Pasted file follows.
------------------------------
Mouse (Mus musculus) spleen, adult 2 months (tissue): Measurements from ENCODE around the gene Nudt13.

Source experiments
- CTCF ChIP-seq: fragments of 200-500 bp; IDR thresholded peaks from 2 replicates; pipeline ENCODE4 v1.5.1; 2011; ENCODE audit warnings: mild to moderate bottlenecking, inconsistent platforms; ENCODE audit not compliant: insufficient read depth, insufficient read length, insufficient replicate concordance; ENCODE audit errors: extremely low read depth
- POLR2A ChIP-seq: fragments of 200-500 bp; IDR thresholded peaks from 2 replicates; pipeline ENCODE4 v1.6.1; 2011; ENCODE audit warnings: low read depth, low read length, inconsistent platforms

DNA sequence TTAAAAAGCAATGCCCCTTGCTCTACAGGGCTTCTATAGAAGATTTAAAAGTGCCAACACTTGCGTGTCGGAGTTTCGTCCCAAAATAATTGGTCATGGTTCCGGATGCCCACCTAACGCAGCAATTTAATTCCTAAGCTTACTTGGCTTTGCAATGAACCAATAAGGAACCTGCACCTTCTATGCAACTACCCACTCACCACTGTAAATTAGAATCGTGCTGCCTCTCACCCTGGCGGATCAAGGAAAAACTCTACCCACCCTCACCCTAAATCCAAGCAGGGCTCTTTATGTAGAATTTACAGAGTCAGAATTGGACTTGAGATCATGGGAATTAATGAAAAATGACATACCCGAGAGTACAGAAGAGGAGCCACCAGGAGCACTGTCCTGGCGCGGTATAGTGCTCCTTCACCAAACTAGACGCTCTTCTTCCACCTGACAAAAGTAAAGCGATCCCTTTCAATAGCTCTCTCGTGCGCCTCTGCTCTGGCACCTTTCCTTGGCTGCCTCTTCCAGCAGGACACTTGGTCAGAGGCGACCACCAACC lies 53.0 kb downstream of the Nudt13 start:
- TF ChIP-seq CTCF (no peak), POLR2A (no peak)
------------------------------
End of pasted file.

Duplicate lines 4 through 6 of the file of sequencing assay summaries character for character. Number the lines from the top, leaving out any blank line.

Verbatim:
- POLR2A ChIP-seq: fragments of 200-500 bp; IDR thresholded peaks from 2 replicates; pipeline ENCODE4 v1.6.1; 2011; ENCODE audit warnings: low read depth, low read length, inconsistent platforms

DNA sequence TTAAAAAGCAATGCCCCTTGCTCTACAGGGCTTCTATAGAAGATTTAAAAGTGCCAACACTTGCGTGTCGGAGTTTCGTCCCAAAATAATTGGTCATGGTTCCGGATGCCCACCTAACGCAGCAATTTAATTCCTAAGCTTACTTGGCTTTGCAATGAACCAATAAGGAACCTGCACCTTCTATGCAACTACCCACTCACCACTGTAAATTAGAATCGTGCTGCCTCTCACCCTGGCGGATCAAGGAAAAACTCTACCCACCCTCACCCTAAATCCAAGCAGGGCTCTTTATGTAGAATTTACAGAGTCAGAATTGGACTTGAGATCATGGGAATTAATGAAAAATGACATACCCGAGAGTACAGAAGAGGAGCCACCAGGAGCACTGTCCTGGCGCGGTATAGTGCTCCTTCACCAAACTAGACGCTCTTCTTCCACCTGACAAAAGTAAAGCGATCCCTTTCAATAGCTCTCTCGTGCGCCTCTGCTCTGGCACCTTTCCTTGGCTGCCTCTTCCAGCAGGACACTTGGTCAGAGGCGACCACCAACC lies 53.0 kb downstream of the Nudt13 start:
- TF ChIP-seq CTCF (no peak), POLR2A (no peak)